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Montevideo, June 30th 2022 - 13:00 UTC



Argentine peso, 25% below “equilibrium exchange point”

Saturday, January 6th 2007 - 20:00 UTC
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Five years after the melting of the Argentine economy and one of the country's major financial setbacks including a massive devaluation, Argentina has the least valued currency against the US dollar, according to a panel of economists from J P Morgan investment bank.

Brazil's currency on the other hand, Real is overvalued and should be rated at 2.47 to the US dollar instead of 2.15. The panel of JP Morgan's economists analyzed twenty countries and arrived to the conclusion that Argentina's peso is the most depreciated currency and 25% below its equilibrium point, which means the US dollar, should be costing 2.44 pesos and not 3.05 as is the case currently. To achieve what is described as the "equilibrium exchange rate", which happens to be the expertise of JP Morgan, economists take into account factors such as productivity, external prices, countries' risks, different interest rates and other variables. Similarly to the Argentine peso, the US dollar is behind its equilibrium exchange rate point against the Euro by 10%, and the Japanese Yen, Chilean Peso and Peruvian Inti, range behind the US dollar by 11%, 7% and 11% respectively. On the other hand the Brazilian Real and the Mexican Peso, taking the US dollar as reference, are overvalued 13% and 4%. In spite of the general appreciation of all Latinamerican currencies in the last 12/18 months, the Argentine peso remains the least revalued of all the region's currencies. According to the United Nations Economic Commission for Latinamerica, CEPAL, preliminary balance, overall Latinamerican currencies last year averaged a 5.1% appreciation against the US dollar. For this year, JP Morgan forecasts the Peso will undergo a slight appreciation, probably 3%, which means the exchange rate at the end of 2007 will have a nominal rate of 3.15 pesos to the US dollar. The exchange rate is crucial for Argentina's current development, and fiscal, model since 10% of 2006 total tax revenue, 50 billion US dollars, came from taxes on exports, mainly agriculture commodities. Under an equilibrium exchange rate situation, (2.44 pesos to the US dollar) the Argentine Treasury could not possibly collect those 5 billion. In related news another international bank, HSBC, released a report under the title of "Too good to be true", warning about over optimism regarding the real performance of the world's economy. "The forecasts consensus is that we are living in the best of possible worlds", but HSBC warns about the risks of a burst of the US real estate and housing bubble which could have turbulence reverberations for the world economy. Regarding Argentina, HSBC forecasts a 7.1% growth in 2007, which is below 2006, "but energy restrictions could seriously limit activity this year".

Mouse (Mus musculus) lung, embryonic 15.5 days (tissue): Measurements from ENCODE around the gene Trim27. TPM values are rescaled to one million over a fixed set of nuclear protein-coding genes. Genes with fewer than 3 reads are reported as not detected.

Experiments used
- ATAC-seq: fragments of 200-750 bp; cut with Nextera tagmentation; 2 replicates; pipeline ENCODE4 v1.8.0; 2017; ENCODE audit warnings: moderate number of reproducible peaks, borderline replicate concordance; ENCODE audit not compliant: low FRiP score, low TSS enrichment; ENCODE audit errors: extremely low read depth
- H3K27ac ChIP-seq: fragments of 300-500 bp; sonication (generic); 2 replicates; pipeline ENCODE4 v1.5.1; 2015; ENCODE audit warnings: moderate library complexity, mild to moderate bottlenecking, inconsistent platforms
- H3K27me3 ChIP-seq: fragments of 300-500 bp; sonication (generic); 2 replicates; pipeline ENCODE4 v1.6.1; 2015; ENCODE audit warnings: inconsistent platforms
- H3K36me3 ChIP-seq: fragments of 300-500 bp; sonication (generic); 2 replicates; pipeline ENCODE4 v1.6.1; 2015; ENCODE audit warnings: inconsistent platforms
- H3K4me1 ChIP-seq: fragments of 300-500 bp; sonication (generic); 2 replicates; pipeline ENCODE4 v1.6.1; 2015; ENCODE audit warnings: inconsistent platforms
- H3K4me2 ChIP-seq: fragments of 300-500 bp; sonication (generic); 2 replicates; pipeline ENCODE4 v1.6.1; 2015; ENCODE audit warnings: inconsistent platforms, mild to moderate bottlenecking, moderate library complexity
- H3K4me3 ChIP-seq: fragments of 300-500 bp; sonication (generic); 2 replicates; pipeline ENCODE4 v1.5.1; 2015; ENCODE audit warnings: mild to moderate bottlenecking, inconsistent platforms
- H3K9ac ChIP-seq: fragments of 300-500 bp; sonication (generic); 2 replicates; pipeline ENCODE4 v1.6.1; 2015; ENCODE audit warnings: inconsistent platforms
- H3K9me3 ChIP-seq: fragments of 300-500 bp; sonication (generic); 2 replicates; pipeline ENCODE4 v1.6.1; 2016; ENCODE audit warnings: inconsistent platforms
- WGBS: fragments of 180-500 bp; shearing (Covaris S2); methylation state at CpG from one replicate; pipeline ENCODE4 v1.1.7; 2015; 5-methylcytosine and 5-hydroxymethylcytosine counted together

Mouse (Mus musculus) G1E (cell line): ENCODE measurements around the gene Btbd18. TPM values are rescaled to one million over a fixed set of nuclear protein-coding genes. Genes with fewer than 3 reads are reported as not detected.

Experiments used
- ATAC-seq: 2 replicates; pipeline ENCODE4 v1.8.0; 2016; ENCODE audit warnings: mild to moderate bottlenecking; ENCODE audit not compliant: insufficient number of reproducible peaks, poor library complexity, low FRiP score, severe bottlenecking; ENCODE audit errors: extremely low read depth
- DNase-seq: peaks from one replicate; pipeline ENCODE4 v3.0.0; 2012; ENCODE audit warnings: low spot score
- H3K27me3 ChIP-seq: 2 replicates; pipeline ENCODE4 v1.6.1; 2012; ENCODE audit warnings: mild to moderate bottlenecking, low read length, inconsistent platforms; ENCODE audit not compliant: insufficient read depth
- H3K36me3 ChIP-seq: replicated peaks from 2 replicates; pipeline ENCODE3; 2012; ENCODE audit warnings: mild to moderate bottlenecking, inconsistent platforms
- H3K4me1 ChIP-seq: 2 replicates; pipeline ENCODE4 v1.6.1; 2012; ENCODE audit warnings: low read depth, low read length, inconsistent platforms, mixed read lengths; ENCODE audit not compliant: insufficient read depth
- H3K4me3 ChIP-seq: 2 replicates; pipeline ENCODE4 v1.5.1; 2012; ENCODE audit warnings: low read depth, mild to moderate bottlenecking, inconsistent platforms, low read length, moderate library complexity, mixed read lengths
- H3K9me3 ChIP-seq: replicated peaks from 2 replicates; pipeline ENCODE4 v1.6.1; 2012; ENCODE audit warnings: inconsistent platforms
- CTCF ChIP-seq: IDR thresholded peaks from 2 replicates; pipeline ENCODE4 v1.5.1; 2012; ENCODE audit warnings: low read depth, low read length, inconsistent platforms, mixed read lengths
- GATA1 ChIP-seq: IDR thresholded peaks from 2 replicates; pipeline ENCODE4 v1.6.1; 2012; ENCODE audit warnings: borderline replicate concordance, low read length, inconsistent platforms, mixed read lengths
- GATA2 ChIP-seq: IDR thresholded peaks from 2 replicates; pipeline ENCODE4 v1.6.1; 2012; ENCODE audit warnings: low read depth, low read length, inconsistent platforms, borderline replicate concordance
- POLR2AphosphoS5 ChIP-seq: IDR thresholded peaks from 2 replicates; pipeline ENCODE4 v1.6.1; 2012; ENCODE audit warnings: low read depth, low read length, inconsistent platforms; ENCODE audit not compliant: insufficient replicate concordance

Categories: Economy, Argentina.

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